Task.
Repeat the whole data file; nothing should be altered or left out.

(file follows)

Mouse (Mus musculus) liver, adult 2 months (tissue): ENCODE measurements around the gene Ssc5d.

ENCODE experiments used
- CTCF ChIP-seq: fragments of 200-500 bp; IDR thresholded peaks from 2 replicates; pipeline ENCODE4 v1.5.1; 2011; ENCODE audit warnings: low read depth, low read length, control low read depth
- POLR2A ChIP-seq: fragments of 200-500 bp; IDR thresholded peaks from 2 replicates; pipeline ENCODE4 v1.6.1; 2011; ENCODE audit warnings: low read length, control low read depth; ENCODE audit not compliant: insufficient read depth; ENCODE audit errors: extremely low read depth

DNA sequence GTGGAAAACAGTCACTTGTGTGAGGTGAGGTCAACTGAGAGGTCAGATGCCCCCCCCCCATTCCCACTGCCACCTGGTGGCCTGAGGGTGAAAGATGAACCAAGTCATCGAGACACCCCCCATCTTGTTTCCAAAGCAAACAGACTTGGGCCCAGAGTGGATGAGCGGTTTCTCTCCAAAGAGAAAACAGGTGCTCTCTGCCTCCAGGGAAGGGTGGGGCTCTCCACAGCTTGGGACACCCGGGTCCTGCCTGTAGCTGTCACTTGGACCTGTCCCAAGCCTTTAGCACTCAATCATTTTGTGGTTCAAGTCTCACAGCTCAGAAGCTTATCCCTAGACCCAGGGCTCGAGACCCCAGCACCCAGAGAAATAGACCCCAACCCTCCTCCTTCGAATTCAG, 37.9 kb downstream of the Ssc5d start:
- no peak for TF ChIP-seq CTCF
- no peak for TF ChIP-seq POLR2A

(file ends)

Mouse (Mus musculus) liver, adult 2 months (tissue): ENCODE measurements around the gene Ssc5d.

ENCODE experiments used
- CTCF ChIP-seq: fragments of 200-500 bp; IDR thresholded peaks from 2 replicates; pipeline ENCODE4 v1.5.1; 2011; ENCODE audit warnings: low read depth, low read length, control low read depth
- POLR2A ChIP-seq: fragments of 200-500 bp; IDR thresholded peaks from 2 replicates; pipeline ENCODE4 v1.6.1; 2011; ENCODE audit warnings: low read length, control low read depth; ENCODE audit not compliant: insufficient read depth; ENCODE audit errors: extremely low read depth

DNA sequence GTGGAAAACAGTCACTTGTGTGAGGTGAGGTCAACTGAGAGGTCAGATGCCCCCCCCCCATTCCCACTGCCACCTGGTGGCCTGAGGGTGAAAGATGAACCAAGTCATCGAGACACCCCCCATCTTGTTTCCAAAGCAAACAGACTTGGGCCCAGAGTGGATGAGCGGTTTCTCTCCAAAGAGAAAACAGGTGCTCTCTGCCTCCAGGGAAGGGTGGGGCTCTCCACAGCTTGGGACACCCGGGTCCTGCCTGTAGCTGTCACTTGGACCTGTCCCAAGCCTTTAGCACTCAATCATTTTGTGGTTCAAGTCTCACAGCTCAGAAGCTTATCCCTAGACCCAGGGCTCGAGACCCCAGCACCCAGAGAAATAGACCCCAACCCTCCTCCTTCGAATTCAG, 37.9 kb downstream of the Ssc5d start:
- no peak for TF ChIP-seq CTCF
- no peak for TF ChIP-seq POLR2A